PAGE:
What AAPI Heritage Month Means to Two Jazz Musicians at SFCM

Helen Sung (Credit: Jimmy Baikovicius) and Akira Tana (Credit: Stu Chambers)

Helen Sung (Credit: Jimmy Baikovicius) and Akira Tana (Credit: Stu Chambers)

Pianist Helen Sung and drummer Akira Tana talk about how their identities come into play in their music—and vice-versa.

By Alex Heigl

"Jazz is an incredibly generous art form," SFCM jazz piano faculty member Helen Sung says. "I really believe it. It takes in everything, it welcomes everybody, and yet somehow it keeps its core identity."

It's a notion that takes on special resonance during Asian American and Pacific Islander Heritage Month, celebrated in May in recognition of two events that help define, for better or worse, the experience of those groups in the U.S.: May 7, 1843: The arrival of the first Japanese immigrants to the United States and May 10, 1869, or "Golden Spike Day," celebrating the completion of the first transcontinental railroad in the States, an achievement which would not have been possible without Chinese immigrants.

Even discounting the enormous toll on human life that the transcontinental railroad took for its construction, those with AAPI heritage in California have another fraught legacy to grapple with: The first internment camp constructed in the U.S., Manzanar, where over 120,000 Japanese Americans were incarcerated during World War II, was located in Inyo County, California. (In a cruelly ironic twist, the closest town was named Independence.)

SFCM jazz drums faculty member Akira Tana is intimately acquainted with the history of the camps. His father Daishō, a Shin Buddhist minister, was detained at the Tuna Canyon Detention Station in Tujunga. "My dad was actually one of the first ones arrested, because they had been down in Lompoc, and he had just opened a new Buddhist church, so as soon as Pearl Harbor happened, they came and got him."

On May 27, Tana will be paying tribute to his father's experience with a free concert of era-appropriate jazz and swing music at the Presidio Tunnel Tops. "Music Makers: Bands Behind Barbed Wire," is a tribute to musician George Yoshida, a saxophonist who brought his instruments and records to Poston Detention Camp in Arizona and began organizing swing band concerts there.

"I never imagined or thought a long time ago that my heritage was actually gonna have an impact on part of my career, because I didn't go into music and thinking, 'Oh man, I have to really pay homage to my cultural background.' But it seems like I can't escape it."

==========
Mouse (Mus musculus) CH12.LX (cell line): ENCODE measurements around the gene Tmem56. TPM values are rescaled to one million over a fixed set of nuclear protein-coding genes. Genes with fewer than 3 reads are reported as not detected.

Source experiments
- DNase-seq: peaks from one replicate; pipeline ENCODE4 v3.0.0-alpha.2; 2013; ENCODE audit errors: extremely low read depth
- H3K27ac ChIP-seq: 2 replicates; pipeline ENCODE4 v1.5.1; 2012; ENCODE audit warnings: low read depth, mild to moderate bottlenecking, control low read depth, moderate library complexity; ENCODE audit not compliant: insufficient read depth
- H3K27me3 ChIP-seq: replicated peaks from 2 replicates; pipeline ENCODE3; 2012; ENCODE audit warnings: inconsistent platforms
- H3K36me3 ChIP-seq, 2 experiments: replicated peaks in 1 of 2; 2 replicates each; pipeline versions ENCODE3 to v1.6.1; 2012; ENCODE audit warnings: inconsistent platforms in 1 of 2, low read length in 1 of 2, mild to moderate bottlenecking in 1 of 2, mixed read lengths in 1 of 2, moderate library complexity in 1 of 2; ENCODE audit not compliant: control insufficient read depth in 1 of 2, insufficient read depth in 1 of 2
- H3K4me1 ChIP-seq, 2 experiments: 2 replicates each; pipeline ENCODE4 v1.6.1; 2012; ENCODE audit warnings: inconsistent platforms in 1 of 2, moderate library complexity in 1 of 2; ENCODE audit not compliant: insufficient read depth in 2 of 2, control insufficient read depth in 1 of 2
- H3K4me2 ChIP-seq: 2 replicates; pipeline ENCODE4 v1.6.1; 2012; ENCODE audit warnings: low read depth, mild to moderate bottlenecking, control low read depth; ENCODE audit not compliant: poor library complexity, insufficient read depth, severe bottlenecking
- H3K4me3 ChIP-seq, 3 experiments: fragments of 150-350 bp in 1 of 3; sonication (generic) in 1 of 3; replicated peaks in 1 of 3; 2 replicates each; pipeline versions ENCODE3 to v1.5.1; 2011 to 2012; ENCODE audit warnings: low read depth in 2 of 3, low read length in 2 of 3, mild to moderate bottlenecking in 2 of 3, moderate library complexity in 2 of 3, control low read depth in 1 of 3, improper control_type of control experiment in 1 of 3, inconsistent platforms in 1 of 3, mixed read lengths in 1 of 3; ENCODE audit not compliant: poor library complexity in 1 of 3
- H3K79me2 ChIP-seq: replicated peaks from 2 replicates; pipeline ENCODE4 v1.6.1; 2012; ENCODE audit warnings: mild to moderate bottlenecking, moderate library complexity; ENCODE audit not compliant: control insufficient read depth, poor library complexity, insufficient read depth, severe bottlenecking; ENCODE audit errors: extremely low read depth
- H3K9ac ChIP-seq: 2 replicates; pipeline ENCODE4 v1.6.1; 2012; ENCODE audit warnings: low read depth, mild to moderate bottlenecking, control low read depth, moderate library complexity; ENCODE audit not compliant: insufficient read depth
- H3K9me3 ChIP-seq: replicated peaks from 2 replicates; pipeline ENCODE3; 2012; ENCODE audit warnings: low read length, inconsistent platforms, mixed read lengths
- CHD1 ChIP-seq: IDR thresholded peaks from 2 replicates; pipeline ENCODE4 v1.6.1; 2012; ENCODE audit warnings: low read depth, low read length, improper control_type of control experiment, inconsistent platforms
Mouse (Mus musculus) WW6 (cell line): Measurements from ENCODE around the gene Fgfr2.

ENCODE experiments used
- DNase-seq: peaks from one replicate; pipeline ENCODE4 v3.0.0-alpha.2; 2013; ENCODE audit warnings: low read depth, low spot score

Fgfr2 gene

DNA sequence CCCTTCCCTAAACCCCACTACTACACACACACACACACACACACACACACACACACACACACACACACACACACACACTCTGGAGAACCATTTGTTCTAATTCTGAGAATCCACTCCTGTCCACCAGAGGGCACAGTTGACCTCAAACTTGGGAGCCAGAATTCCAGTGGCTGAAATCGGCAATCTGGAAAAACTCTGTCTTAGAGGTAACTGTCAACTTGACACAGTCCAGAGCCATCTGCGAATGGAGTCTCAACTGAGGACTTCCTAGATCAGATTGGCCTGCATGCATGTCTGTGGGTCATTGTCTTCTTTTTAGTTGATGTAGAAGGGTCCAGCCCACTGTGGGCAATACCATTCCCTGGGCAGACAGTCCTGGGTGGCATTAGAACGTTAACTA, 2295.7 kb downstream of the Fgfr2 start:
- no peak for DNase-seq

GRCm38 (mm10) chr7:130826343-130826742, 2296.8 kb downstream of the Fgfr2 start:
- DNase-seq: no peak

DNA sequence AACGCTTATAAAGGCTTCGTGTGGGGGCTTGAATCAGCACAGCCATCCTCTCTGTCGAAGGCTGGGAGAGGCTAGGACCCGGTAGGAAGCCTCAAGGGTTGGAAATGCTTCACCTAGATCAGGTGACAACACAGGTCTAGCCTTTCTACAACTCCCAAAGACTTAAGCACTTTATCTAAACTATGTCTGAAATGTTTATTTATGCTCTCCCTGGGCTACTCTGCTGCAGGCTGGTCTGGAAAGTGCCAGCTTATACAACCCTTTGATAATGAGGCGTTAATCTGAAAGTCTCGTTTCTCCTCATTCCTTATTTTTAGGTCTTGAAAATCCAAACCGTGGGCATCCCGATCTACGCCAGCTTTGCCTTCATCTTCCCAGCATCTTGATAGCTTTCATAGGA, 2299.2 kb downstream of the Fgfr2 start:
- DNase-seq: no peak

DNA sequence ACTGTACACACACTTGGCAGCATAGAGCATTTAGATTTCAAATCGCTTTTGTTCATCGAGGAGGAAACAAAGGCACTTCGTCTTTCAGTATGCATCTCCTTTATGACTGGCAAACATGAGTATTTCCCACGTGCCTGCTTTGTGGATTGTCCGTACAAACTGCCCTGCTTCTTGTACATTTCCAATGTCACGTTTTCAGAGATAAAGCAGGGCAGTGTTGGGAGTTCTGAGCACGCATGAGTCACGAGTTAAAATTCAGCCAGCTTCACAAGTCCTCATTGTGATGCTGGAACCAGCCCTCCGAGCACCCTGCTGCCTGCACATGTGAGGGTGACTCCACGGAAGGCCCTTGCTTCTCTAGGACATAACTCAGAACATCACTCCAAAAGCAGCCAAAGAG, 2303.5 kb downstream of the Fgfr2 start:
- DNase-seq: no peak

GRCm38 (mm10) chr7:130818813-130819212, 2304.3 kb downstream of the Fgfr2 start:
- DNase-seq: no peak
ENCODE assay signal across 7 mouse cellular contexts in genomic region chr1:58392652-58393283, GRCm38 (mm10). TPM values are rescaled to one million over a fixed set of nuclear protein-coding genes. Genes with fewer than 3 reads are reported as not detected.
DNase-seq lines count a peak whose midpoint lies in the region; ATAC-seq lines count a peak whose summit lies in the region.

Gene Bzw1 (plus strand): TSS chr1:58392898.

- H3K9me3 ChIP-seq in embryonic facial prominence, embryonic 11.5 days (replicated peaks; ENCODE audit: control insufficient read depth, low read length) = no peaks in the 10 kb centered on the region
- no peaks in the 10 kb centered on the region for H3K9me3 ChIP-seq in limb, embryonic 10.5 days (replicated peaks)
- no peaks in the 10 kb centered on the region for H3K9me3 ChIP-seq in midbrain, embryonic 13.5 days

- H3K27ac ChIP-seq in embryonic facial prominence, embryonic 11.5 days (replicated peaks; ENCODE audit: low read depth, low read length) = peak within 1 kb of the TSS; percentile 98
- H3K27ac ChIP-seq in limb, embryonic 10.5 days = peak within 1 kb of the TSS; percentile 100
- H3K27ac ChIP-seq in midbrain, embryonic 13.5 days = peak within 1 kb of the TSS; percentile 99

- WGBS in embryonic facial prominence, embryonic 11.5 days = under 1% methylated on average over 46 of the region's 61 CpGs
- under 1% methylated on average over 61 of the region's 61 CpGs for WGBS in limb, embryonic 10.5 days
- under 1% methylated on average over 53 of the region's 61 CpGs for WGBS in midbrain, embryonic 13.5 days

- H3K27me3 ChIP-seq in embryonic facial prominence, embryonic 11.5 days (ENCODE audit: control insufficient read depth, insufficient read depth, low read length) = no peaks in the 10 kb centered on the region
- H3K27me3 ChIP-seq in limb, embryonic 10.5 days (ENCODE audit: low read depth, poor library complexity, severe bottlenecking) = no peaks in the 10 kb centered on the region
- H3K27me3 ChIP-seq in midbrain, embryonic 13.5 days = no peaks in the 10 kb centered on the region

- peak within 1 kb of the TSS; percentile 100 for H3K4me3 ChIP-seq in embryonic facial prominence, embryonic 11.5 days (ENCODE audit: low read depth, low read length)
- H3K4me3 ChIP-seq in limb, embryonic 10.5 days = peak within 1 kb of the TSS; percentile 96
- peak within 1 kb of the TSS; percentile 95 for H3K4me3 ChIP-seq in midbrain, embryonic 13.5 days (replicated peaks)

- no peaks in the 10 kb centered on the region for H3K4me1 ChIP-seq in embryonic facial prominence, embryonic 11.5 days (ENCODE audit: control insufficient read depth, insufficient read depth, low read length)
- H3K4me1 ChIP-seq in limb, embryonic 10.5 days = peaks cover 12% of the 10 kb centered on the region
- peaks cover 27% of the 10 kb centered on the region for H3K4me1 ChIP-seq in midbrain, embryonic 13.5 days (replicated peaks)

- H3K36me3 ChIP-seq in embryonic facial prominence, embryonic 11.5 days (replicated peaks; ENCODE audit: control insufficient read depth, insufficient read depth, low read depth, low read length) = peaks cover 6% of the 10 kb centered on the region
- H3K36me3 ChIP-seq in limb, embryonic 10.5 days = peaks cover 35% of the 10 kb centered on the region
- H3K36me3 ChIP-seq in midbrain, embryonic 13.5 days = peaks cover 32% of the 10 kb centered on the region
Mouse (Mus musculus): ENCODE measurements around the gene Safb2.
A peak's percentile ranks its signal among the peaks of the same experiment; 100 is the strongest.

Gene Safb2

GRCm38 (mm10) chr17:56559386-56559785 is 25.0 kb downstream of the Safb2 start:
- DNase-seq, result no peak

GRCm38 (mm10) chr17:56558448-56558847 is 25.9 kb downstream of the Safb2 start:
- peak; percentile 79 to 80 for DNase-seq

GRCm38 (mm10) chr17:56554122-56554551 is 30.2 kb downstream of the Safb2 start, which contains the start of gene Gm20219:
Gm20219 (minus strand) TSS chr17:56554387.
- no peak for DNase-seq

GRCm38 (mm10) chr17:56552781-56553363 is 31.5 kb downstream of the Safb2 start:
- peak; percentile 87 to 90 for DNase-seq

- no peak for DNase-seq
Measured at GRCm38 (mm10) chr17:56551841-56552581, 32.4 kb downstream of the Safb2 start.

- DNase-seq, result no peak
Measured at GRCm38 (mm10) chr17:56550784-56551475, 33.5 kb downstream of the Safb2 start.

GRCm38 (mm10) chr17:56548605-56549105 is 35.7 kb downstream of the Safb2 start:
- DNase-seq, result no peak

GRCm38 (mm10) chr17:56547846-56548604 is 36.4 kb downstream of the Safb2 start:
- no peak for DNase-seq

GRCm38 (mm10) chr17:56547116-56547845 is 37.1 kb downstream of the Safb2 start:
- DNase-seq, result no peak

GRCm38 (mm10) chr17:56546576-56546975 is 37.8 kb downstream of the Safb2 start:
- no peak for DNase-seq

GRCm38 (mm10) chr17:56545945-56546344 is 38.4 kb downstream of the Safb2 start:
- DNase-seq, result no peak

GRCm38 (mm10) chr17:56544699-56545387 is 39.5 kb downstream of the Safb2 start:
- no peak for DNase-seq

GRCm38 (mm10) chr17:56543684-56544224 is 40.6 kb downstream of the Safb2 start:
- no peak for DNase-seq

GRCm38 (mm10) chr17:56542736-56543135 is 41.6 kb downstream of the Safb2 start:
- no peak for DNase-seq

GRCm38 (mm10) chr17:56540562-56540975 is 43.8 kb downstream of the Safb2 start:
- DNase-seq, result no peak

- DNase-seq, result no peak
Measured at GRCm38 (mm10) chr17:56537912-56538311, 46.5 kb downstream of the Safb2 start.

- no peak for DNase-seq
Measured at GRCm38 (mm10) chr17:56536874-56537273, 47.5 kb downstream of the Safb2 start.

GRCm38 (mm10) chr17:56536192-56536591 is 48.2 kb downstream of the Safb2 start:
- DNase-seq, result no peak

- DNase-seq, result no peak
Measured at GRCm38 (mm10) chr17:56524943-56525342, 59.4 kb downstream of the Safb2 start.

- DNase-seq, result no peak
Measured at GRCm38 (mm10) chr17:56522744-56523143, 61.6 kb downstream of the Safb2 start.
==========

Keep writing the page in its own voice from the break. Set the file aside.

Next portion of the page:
Sung's experience with her parents and her heritage was a little different. "My parents actually met in Taiwan, my dad came to the U.S. for graduate schooling, and then I was born in Houston, Texas. And my parents didn't talk much about what happened before: They went totally Americanized. I didn't know there was a Chinese New Year until, you know, my friends from church had these red envelopes, and I was like, 'What's that for?'"

Sung says she felt fairly "Americanized" as well and didn't spend much time investigating her heritage. "It wasn't until really the last decade when I started performing in Asia. My parents' hometown in Taiwan has a very incredible international jazz festival and I played it for the first time with the Mingus Dynasty Band. And I remember seeing the program and it said 'Korean-American pianist,' because of my last name. So I went to my contact at the festival and explained the situation." 

"And then when they heard that," she continues, "there was a group of young Taiwanese jazz musicians there who were like, 'Oh my God, you're one of us!' And I just felt embraced by them in a way that I never experienced from Asian people, and it was really moving to me."



Sung said she feels like she's "right in the middle of trying to figure out" how to begin exploring her heritage through her music, a process that began with her asking her parents about their stories. "I asked them about their journey, about showing up in a country, not having anything, not knowing anyone. And my dad said, 'Well, I just found a motel and checked in and then went to work.' That generation worked so hard and sacrificed so much so that we could have the luxury of thinking about our feelings and studying music."

"Learning to see the world like that, through a different lens that belongs to someone else, it's disconcerting and disorienting," she finishes. "But ultimately I think it's good."

Learn more about studying Roots, Jazz, and American Music at SFCM.